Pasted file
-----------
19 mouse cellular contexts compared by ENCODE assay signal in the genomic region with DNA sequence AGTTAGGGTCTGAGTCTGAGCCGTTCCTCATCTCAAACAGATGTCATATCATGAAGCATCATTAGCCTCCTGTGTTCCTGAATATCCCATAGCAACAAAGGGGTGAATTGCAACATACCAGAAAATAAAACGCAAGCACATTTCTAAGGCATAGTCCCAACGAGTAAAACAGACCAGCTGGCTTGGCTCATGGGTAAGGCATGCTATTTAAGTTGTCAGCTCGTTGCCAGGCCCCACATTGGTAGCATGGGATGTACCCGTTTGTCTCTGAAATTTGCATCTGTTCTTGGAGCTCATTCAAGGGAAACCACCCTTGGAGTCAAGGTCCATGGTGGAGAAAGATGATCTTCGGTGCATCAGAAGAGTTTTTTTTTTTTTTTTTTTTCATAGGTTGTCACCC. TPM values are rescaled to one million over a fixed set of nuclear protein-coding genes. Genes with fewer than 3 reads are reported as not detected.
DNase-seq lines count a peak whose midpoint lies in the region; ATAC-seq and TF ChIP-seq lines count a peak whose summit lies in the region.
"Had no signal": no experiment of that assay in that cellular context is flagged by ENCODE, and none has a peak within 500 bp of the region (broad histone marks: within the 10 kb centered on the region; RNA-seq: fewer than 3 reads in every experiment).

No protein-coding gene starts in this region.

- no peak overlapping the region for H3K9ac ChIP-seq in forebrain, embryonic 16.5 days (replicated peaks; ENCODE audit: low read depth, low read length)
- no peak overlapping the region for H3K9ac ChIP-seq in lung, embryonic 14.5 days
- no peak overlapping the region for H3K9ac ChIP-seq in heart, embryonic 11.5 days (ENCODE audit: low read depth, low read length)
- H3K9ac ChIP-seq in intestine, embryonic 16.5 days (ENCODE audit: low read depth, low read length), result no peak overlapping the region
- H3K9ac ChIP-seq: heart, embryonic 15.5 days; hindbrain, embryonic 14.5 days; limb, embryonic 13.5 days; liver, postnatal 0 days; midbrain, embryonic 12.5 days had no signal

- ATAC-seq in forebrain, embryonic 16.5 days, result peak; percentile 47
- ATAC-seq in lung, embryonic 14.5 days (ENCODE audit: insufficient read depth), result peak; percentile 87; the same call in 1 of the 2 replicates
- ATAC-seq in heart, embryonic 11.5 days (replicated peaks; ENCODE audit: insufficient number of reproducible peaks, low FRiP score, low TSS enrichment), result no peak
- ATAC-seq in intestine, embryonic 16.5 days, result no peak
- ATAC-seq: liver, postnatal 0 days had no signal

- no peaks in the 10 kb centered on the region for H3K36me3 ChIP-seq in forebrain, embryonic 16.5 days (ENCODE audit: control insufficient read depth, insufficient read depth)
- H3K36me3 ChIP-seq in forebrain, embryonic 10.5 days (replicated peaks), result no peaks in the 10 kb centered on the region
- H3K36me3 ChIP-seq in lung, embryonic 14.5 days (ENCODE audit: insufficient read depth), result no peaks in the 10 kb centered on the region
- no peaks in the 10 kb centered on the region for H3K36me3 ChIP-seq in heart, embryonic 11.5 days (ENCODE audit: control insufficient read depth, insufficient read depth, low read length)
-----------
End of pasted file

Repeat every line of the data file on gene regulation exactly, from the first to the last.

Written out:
19 mouse cellular contexts compared by ENCODE assay signal in the genomic region with DNA sequence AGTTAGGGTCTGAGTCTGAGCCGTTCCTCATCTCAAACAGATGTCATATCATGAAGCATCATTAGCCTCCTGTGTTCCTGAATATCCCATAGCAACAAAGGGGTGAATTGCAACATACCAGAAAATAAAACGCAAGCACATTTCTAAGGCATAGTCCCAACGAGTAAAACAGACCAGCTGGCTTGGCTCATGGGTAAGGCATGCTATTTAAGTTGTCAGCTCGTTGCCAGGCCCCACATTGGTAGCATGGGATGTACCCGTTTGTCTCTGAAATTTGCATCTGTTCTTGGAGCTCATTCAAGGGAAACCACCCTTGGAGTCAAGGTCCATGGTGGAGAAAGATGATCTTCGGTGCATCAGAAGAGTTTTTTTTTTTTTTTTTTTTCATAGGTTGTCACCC. TPM values are rescaled to one million over a fixed set of nuclear protein-coding genes. Genes with fewer than 3 reads are reported as not detected.
DNase-seq lines count a peak whose midpoint lies in the region; ATAC-seq and TF ChIP-seq lines count a peak whose summit lies in the region.
"Had no signal": no experiment of that assay in that cellular context is flagged by ENCODE, and none has a peak within 500 bp of the region (broad histone marks: within the 10 kb centered on the region; RNA-seq: fewer than 3 reads in every experiment).

No protein-coding gene starts in this region.

- no peak overlapping the region for H3K9ac ChIP-seq in forebrain, embryonic 16.5 days (replicated peaks; ENCODE audit: low read depth, low read length)
- no peak overlapping the region for H3K9ac ChIP-seq in lung, embryonic 14.5 days
- no peak overlapping the region for H3K9ac ChIP-seq in heart, embryonic 11.5 days (ENCODE audit: low read depth, low read length)
- H3K9ac ChIP-seq in intestine, embryonic 16.5 days (ENCODE audit: low read depth, low read length), result no peak overlapping the region
- H3K9ac ChIP-seq: heart, embryonic 15.5 days; hindbrain, embryonic 14.5 days; limb, embryonic 13.5 days; liver, postnatal 0 days; midbrain, embryonic 12.5 days had no signal

- ATAC-seq in forebrain, embryonic 16.5 days, result peak; percentile 47
- ATAC-seq in lung, embryonic 14.5 days (ENCODE audit: insufficient read depth), result peak; percentile 87; the same call in 1 of the 2 replicates
- ATAC-seq in heart, embryonic 11.5 days (replicated peaks; ENCODE audit: insufficient number of reproducible peaks, low FRiP score, low TSS enrichment), result no peak
- ATAC-seq in intestine, embryonic 16.5 days, result no peak
- ATAC-seq: liver, postnatal 0 days had no signal

- no peaks in the 10 kb centered on the region for H3K36me3 ChIP-seq in forebrain, embryonic 16.5 days (ENCODE audit: control insufficient read depth, insufficient read depth)
- H3K36me3 ChIP-seq in forebrain, embryonic 10.5 days (replicated peaks), result no peaks in the 10 kb centered on the region
- H3K36me3 ChIP-seq in lung, embryonic 14.5 days (ENCODE audit: insufficient read depth), result no peaks in the 10 kb centered on the region
- no peaks in the 10 kb centered on the region for H3K36me3 ChIP-seq in heart, embryonic 11.5 days (ENCODE audit: control insufficient read depth, insufficient read depth, low read length)